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Pets and Aging

Author: Robert J. Weiner, VMD, ABVP

Pets provide us with companionship, affection and a sense of purpose. They are social ice breakers and lessen isolation. Senior pet owners are likely to have lower blood pressure, be more mobile and recover from medical challenges more rapidly. These attributes of pet ownership are always valuable, but aging raises some particular considerations.

Species of pet: Cats are relatively low maintenance pets compared to dogs that generally need to be walked. Birds, depending on the species, can be great companions for the elderly.

Safety: Is the owner at risk for tripping or falling over a pet?

Size of the pet: The size, breed and temperament of a dog should be appropriate for the health, strength, mobility and capacity (physical and cognitive) of the owner.

Environment: Where does the senior live? At home in a house with a yard? In an apartment? In assisted living or nursing facility? Does the facility allow pets, and if so, is additional rent or security deposit required? Is the pet calm and quiet so as not to be a nuisance to other residents in the facility?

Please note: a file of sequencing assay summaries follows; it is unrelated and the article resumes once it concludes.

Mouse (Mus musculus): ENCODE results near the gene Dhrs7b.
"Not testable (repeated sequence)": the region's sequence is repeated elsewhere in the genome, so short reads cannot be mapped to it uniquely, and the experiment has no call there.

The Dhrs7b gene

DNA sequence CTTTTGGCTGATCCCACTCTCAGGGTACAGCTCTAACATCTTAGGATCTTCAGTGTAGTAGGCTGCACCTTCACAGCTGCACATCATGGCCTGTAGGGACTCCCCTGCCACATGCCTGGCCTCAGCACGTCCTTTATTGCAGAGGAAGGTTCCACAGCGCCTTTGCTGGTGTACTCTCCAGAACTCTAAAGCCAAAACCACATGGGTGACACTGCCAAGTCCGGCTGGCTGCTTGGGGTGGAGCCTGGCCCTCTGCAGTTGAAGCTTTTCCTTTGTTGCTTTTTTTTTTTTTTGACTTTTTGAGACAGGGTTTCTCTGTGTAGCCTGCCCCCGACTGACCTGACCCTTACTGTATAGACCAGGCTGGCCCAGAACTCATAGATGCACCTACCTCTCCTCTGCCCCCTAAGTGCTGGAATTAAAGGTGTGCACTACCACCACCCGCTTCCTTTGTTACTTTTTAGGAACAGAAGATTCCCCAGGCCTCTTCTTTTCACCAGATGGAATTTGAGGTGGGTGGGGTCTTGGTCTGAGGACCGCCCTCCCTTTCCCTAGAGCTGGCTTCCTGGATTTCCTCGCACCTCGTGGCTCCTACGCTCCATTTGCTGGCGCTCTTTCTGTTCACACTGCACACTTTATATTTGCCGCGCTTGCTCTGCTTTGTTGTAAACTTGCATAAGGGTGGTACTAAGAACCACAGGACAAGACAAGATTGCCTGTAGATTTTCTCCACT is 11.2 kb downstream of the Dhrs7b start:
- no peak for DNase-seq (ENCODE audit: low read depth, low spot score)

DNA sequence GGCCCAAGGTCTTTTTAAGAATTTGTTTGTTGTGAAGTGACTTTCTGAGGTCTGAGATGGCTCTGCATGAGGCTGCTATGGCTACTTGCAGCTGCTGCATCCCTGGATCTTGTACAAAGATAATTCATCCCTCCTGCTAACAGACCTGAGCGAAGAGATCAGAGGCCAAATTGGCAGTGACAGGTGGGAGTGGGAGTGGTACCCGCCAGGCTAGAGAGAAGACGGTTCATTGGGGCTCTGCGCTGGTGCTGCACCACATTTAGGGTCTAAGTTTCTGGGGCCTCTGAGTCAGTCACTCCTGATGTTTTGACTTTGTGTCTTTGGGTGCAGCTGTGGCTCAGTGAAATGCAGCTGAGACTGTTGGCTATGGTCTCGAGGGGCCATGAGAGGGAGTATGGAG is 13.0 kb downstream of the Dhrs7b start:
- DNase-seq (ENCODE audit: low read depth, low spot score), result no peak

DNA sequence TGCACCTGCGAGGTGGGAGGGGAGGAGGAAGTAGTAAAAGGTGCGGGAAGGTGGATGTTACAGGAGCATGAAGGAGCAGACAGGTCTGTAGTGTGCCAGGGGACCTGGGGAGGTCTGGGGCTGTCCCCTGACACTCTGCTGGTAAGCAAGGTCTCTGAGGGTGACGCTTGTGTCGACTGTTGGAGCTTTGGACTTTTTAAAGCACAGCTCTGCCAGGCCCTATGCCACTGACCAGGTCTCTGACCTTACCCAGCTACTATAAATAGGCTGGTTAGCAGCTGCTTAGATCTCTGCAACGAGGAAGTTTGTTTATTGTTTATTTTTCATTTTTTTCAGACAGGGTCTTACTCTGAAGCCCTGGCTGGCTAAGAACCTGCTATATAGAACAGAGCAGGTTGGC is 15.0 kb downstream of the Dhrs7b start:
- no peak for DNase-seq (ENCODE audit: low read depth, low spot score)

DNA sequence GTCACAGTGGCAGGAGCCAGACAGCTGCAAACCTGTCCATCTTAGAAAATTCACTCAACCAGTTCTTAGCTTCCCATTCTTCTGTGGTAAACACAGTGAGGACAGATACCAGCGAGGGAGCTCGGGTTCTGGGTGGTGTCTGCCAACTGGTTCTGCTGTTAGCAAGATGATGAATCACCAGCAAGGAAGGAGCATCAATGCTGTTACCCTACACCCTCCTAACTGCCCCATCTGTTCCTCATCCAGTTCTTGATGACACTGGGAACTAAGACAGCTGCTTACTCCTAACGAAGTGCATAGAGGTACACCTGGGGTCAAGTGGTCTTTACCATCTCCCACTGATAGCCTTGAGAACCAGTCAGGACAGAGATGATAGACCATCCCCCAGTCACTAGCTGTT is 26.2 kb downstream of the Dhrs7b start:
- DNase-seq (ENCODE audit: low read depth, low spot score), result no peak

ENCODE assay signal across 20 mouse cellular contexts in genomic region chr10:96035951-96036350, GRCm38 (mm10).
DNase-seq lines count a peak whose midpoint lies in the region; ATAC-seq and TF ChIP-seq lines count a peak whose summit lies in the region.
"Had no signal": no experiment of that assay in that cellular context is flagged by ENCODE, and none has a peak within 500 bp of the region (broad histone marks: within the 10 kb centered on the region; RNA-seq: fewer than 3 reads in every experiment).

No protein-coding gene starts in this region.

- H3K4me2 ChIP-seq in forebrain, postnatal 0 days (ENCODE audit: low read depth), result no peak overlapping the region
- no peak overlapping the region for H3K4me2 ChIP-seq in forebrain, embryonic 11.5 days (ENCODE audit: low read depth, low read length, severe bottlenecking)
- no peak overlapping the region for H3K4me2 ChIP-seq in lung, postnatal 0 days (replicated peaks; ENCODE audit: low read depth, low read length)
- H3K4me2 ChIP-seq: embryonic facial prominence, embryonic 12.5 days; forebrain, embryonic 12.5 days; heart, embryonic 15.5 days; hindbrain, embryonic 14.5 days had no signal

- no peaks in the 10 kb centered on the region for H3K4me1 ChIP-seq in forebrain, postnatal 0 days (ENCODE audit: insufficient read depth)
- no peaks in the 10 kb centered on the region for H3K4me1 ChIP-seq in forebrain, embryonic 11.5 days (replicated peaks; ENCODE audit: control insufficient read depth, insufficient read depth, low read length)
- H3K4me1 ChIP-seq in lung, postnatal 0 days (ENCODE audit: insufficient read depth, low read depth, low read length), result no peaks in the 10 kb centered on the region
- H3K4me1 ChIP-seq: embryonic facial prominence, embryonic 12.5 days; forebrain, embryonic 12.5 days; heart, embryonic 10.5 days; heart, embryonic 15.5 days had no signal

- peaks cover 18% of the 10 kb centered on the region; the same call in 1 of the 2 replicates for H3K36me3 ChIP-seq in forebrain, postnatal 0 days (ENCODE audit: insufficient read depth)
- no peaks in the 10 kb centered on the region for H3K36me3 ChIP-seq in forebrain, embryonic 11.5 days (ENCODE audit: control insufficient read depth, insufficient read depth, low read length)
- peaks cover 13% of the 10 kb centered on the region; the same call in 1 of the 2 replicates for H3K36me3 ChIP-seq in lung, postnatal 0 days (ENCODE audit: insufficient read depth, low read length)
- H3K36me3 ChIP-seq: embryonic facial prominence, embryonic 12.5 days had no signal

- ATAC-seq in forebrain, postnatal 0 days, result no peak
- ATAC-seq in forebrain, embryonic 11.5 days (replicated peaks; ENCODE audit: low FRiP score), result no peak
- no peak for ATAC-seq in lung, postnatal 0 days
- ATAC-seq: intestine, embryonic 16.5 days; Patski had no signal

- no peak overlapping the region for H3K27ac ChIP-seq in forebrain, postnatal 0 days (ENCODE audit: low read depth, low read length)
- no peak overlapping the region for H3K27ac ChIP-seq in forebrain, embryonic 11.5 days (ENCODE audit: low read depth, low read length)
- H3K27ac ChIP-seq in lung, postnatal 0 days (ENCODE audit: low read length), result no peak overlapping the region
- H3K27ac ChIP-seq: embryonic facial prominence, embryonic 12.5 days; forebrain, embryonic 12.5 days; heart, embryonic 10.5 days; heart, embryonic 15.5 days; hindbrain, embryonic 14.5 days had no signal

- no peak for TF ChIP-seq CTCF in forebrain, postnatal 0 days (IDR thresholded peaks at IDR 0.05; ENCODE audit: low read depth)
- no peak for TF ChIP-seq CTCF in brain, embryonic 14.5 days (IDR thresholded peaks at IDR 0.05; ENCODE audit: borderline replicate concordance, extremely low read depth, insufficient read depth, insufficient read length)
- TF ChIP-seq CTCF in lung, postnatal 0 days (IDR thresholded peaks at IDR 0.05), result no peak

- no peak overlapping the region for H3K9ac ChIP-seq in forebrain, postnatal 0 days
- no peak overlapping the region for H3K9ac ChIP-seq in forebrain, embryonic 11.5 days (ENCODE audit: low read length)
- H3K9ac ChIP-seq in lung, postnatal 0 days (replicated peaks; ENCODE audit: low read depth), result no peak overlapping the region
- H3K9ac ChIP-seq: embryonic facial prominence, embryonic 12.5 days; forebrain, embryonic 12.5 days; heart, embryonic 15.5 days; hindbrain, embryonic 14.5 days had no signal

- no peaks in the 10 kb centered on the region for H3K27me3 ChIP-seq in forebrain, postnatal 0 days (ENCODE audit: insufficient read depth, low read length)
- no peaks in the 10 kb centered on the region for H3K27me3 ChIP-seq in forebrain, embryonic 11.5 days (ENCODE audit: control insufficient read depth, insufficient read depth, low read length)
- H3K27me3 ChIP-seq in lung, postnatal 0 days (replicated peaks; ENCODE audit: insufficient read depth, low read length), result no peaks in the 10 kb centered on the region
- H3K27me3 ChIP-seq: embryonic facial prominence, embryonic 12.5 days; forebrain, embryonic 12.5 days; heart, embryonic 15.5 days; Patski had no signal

Financial: Can the senior afford the cost of food, grooming and veterinary care? Pet Health Insurance is a great idea to protect against unexpected veterinary medical expenses. Does the senior have appropriate home owner’s or liability insurance if a neighbor suffers an injury related to the pet?

Public Health: If the senior is in an assisted living or nursing environment, zoonotic diseases (those transmissible to people from animals) need to be screened for (some internal parasites, external parasites like fleas and sarcoptic mange, Psittacosis in birds). Rabies vaccinations must be current and maintained. Care must be taken to avoid bites and scratches. Dogs needed to be properly trained and exercised to protect neighbors from injury.

Outside support: How independent is the senior? If needed, is there a designated person or people who can help with shopping, exercising, grooming, feeding, cleaning, transportation or medication if necessary? If the owner becomes ill, suffers an injury or is hospitalized who will to care for the pet? If the worst happens who will adopt the pet?

For additional information regarding pets and seniors go to Assisted Living for Seniors with Pets:

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